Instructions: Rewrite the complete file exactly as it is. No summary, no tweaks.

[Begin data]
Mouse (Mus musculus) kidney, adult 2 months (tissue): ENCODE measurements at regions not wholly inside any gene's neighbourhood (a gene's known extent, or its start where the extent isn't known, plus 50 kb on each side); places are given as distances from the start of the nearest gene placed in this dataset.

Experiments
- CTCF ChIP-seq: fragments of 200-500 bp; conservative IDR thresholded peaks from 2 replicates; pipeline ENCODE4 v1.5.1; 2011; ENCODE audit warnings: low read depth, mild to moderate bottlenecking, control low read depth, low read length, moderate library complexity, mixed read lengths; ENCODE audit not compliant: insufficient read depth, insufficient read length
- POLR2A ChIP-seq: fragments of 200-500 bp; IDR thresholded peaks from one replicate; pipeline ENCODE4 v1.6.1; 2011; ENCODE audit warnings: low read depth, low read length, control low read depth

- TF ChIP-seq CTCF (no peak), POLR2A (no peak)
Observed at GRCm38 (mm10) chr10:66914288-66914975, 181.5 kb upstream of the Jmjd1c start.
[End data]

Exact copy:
Mouse (Mus musculus) kidney, adult 2 months (tissue): ENCODE measurements at regions not wholly inside any gene's neighbourhood (a gene's known extent, or its start where the extent isn't known, plus 50 kb on each side); places are given as distances from the start of the nearest gene placed in this dataset.

Experiments
- CTCF ChIP-seq: fragments of 200-500 bp; conservative IDR thresholded peaks from 2 replicates; pipeline ENCODE4 v1.5.1; 2011; ENCODE audit warnings: low read depth, mild to moderate bottlenecking, control low read depth, low read length, moderate library complexity, mixed read lengths; ENCODE audit not compliant: insufficient read depth, insufficient read length
- POLR2A ChIP-seq: fragments of 200-500 bp; IDR thresholded peaks from one replicate; pipeline ENCODE4 v1.6.1; 2011; ENCODE audit warnings: low read depth, low read length, control low read depth

- TF ChIP-seq CTCF (no peak), POLR2A (no peak)
Observed at GRCm38 (mm10) chr10:66914288-66914975, 181.5 kb upstream of the Jmjd1c start.